Language Selection

English French German Italian Portuguese Spanish

Linux.com

Syndicate content
News For Open Source Professionals
Updated: 3 hours 8 min ago

Wine 4.18 Released With Many Bug Fixes

Friday 18th of October 2019 09:37:34 PM

While three weeks have passed since the previous Wine development release compared to the usual two-week cadence, Wine 4.18 is out today and isn’t too busy on the feature front but there are more than three dozen bug fixes. The delay and Wine 4.18 not being particularly big appear to be due to WineConf taking place last week in Toronto keeping many of the developers busy. New Wine 4.18 feature work includes implementing more VBScript functions, cleanups/improvements to the Apple macOS Quartz code, and fixes for test case failures. (Phoronix)

The post Wine 4.18 Released With Many Bug Fixes appeared first on Linux.com.

Mirantis Partners With OpenStack Foundation to Support Upgraded COA Exam

Friday 18th of October 2019 09:05:19 PM

Mirantis announced today that it is providing resources to the OpenStack Foundation, including becoming the new administrators of the upgraded Certified OpenStack Administrator (COA) exam. (Mirantis)

The post Mirantis Partners With OpenStack Foundation to Support Upgraded COA Exam appeared first on Linux.com.

Unpatched Linux bug may open devices to serious attacks over Wi-Fi

Friday 18th of October 2019 12:40:53 AM

A potentially serious vulnerability in Linux may make it possible for nearby devices to use Wi-Fi signals to crash or fully compromise vulnerable machines, a security researcher said. The flaw is located in the RTLWIFI driver, which is used to support Realtek Wi-Fi chips in Linux devices. The vulnerability triggers a buffer overflow in the Linux kernel when a machine with a Realtek Wi-Fi chip is within radio range of a malicious device. At a minimum, exploits would cause an operating-system crash and could possibly allow a hacker to gain complete control of the computer. The flaw dates back to version 3.10.1 of the Linux kernel released in 2013. (Arstechnica)

The post Unpatched Linux bug may open devices to serious attacks over Wi-Fi appeared first on Linux.com.

Microsoft Announces Open Source Dapr

Thursday 17th of October 2019 09:19:38 PM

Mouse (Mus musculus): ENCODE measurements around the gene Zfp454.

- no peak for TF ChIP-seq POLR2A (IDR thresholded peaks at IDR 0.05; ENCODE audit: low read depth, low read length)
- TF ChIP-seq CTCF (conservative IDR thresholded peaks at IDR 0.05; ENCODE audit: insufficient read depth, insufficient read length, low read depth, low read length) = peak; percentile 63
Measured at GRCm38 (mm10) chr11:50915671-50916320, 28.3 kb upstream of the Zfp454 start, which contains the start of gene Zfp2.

Dapr is an open source, portable, event-driven runtime that makes it easy for developers to build resilient, microservice stateless and stateful applications that run on the cloud and edge. Dapr embraces the diversity of all programming languages and developer frameworks and simplifies building applications such as the e-commerce example. (Microsoft)

The post Microsoft Announces Open Source Dapr appeared first on Linux.com.

Ubuntu 19.10 arrives with edge capabilities for Kubernetes

Thursday 17th of October 2019 11:17:24 AM

Following 25 weeks of development, Canonical today released Ubuntu 19.10. Highlights include new edge capabilities for Kubernetes, an integrated AI developer experience, and the fastest GNOME desktop performance yet. You can download Ubuntu 19.10 from here. (VentureBeat)

The post Ubuntu 19.10 arrives with edge capabilities for Kubernetes appeared first on Linux.com.

Fedora at 15: Why Matthew Miller sees a bright future for the Linux distribution

Thursday 17th of October 2019 02:09:52 AM

Fedora project leader Matthew Miller discusses lessons learned from the past, future architectural changes, as well as hot-button topics, including systemd. In a wide-ranging interview with TechRepublic, Fedora project leader Matthew Miller discussed lessons learned from the past, popular adoption and competing standards for software containers, potential changes coming to Fedora, as well as hot-button topics, including systemd. (TechRepublic)

The post Fedora at 15: Why Matthew Miller sees a bright future for the Linux distribution appeared first on Linux.com.

Red Hat OpenShift 4.2 Delivers New Developer Client Tools

Thursday 17th of October 2019 02:05:11 AM

Red Hat has introduced the latest version of its enterprise Kubernetes platform. According to the company, Red Hat OpenShift 4.2 aims to make cloud-native technologies easier to use and more accessible for developers via capabilities that automate the set-up and management of Kubernetes environments. This enables developers to focus on building the next-generation of enterprise applications without requiring deep Kubernetes expertise. (TFiR)

The post Red Hat OpenShift 4.2 Delivers New Developer Client Tools appeared first on Linux.com.

The Ubuntu 20.04 LTS Codename Has Been Revealed

Thursday 17th of October 2019 01:46:25 AM

The Ubuntu 20.04 LTS codename has been revealed on Launchpad, home of Ubuntu development. Following Ubuntu 19.10 ‘Eoan Ermine’, the next version of Ubuntu will, as expected, be based around the letter “F”. But it’s not going to be Feral Ferret, Famous Fox or Finicky Falcon. No, Ubuntu 20.04 LTS is codenamed the “Focal Fossa“. (OMG! Ubuntu)

The post The Ubuntu 20.04 LTS Codename Has Been Revealed appeared first on Linux.com.

Google launches the $649 Pixelbook Go Chromebook

Wednesday 16th of October 2019 08:33:44 AM

At its annual hardware event, Google today announced the launch of the Pixelbook Go, the latest iteration of its first-party Chromebook lineup. Starting at $649, the Pixelbook Go marks a return to the standard laptop format after last year’s Pixelbook with a 180-degree hinge and the Pixel Slate 2-in-1. (TechCrunch)

The post Google launches the $649 Pixelbook Go Chromebook appeared first on Linux.com.

Databricks brings its Delta Lake project to the Linux Foundation

Wednesday 16th of October 2019 08:26:13 AM